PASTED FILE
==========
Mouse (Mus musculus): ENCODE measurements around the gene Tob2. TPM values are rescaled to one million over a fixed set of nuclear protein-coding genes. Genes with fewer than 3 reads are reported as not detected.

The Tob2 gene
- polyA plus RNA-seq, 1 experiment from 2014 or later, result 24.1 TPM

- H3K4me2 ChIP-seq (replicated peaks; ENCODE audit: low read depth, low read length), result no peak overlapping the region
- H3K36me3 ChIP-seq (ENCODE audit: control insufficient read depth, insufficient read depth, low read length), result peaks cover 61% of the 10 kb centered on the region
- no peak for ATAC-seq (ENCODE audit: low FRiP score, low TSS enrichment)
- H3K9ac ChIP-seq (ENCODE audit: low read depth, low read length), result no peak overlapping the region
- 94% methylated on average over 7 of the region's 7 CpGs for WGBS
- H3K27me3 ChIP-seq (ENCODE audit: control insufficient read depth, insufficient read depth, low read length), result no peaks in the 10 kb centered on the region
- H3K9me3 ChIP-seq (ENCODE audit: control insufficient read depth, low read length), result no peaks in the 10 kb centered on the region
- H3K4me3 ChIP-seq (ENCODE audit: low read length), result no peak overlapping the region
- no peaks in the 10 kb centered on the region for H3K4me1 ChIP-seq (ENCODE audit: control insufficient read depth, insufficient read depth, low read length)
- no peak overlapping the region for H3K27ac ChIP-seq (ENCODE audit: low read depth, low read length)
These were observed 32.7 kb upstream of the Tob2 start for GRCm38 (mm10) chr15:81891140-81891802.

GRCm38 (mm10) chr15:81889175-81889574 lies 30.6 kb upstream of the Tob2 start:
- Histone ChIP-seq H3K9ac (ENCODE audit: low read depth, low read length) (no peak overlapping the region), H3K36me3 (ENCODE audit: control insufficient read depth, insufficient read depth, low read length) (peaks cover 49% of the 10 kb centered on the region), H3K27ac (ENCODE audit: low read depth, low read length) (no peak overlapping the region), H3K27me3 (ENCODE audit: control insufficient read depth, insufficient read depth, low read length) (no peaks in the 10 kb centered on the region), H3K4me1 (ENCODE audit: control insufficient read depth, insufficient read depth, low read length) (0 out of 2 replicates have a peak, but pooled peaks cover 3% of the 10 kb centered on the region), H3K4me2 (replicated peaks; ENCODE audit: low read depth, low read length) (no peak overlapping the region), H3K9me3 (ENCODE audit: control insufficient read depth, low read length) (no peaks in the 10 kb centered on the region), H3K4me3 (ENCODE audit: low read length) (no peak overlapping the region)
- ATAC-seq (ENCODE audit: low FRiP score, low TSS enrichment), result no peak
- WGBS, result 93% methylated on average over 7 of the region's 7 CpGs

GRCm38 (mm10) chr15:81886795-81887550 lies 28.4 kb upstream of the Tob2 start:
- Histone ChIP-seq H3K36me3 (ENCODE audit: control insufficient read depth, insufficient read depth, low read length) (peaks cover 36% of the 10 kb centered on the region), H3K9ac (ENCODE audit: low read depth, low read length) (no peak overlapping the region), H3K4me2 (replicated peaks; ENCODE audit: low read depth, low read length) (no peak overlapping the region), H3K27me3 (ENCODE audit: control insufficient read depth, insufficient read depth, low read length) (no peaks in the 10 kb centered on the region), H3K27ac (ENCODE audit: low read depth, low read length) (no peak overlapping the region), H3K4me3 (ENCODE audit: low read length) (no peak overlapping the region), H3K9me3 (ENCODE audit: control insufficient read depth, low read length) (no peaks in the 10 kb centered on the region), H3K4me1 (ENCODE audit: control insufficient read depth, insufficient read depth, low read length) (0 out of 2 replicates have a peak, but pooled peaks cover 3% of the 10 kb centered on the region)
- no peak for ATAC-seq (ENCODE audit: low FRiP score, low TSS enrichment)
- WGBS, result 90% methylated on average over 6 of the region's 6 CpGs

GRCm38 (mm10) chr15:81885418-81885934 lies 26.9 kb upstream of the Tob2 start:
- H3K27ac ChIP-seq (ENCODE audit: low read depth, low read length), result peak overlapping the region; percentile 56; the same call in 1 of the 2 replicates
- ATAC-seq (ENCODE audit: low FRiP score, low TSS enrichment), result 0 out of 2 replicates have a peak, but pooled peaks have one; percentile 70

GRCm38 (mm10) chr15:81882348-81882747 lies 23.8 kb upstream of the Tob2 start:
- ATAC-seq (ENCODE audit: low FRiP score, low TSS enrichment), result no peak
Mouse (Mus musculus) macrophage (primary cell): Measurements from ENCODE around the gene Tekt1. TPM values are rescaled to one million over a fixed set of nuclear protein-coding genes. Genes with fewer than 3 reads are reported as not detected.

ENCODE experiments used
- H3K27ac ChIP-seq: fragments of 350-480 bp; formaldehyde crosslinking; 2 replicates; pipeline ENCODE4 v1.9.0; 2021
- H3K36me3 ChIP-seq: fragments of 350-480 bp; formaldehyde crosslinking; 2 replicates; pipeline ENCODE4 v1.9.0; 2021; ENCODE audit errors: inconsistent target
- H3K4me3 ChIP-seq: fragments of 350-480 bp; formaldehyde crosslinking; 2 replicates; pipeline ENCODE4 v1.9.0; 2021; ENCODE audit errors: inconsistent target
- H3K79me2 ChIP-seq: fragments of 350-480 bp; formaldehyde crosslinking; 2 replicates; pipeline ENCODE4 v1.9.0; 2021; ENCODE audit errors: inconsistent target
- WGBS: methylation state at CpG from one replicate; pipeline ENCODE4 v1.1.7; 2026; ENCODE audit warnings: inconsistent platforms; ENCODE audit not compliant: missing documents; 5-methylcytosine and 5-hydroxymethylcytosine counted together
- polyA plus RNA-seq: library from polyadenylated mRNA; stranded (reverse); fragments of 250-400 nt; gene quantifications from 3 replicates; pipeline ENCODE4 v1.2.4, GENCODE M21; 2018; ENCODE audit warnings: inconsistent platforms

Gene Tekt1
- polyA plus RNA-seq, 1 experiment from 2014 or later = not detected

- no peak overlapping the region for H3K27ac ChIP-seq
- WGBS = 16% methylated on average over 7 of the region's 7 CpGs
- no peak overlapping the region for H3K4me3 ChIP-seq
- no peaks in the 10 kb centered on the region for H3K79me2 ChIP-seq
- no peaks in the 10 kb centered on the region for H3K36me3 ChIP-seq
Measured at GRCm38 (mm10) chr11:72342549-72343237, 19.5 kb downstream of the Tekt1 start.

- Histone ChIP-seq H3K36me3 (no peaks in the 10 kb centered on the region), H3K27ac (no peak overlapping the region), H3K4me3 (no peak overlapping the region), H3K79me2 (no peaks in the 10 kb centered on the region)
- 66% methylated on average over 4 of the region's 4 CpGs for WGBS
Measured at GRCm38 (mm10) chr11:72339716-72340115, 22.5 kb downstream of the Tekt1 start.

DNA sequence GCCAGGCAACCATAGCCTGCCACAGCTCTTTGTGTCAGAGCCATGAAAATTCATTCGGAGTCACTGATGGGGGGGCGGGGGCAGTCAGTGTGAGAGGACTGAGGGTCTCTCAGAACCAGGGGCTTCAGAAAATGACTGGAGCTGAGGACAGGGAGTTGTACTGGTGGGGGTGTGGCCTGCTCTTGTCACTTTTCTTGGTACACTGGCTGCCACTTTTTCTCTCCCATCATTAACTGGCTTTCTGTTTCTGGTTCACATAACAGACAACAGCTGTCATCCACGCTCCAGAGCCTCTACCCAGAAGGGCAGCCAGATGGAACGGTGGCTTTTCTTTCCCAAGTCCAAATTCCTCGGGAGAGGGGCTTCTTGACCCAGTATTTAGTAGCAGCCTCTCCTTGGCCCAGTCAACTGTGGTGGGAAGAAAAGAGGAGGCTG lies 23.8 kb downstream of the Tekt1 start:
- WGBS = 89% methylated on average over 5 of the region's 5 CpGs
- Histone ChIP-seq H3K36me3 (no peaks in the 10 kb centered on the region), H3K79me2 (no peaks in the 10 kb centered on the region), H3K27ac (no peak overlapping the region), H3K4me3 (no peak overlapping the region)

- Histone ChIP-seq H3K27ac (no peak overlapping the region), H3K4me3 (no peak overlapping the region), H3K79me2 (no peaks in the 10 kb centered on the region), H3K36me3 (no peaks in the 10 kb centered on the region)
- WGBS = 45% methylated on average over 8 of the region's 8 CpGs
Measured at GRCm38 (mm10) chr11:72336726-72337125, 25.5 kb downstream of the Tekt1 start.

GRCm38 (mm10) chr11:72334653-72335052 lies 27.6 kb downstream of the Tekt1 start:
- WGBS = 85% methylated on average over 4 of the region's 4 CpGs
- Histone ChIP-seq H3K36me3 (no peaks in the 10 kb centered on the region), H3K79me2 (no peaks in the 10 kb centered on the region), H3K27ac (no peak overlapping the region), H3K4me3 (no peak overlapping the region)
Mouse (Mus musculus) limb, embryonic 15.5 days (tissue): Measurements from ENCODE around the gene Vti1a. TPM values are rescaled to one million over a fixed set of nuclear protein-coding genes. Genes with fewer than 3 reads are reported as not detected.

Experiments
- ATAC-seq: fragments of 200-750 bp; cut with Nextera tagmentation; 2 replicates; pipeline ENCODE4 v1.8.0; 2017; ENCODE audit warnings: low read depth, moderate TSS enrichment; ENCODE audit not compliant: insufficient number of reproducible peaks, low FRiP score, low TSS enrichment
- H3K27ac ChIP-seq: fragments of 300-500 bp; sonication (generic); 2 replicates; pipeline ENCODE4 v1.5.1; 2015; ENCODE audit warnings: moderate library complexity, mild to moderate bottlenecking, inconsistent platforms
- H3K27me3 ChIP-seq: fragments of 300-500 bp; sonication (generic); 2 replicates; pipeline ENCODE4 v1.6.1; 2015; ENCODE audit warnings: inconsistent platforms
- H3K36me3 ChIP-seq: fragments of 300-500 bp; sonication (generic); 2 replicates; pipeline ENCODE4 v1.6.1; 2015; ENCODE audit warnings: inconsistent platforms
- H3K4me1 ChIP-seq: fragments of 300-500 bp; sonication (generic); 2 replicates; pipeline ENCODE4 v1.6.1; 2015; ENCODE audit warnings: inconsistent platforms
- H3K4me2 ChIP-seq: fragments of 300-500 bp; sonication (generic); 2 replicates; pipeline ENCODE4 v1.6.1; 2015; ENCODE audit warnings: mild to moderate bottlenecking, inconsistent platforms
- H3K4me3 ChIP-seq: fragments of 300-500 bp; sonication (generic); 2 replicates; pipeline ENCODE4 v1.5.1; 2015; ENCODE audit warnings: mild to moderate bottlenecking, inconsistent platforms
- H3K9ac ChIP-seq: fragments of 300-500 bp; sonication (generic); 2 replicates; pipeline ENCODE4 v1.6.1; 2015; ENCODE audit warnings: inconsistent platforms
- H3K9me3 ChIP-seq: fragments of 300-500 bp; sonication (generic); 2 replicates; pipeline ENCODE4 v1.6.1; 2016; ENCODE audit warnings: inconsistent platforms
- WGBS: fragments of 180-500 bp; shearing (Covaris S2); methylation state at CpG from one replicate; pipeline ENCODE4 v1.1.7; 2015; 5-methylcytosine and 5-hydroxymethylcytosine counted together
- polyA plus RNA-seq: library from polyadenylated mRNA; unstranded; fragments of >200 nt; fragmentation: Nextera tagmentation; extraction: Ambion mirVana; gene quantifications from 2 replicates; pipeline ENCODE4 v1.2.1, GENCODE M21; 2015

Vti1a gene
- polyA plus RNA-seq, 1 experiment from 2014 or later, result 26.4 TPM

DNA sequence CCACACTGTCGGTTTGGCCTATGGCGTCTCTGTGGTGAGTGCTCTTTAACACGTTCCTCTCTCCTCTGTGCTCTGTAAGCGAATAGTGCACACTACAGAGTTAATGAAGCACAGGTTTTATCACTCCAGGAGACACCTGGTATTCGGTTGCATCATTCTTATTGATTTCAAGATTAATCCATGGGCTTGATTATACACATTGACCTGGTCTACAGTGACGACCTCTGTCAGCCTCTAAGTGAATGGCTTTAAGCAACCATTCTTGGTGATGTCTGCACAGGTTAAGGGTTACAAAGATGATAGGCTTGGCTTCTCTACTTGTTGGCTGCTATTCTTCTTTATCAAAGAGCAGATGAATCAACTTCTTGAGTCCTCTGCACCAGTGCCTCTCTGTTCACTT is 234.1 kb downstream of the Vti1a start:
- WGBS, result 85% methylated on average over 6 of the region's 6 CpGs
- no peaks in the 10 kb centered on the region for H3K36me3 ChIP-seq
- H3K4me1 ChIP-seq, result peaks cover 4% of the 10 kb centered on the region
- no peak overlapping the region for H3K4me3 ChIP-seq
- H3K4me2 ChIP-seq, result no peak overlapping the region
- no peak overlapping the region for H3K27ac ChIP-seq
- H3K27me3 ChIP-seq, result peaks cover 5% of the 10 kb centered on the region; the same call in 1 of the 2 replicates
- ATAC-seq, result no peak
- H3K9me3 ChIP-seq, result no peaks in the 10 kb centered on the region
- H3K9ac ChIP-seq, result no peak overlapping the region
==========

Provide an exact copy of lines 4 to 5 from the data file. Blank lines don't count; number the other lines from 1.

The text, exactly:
- H3K4me2 ChIP-seq (replicated peaks; ENCODE audit: low read depth, low read length), result no peak overlapping the region
- H3K36me3 ChIP-seq (ENCODE audit: control insufficient read depth, insufficient read depth, low read length), result peaks cover 61% of the 10 kb centered on the region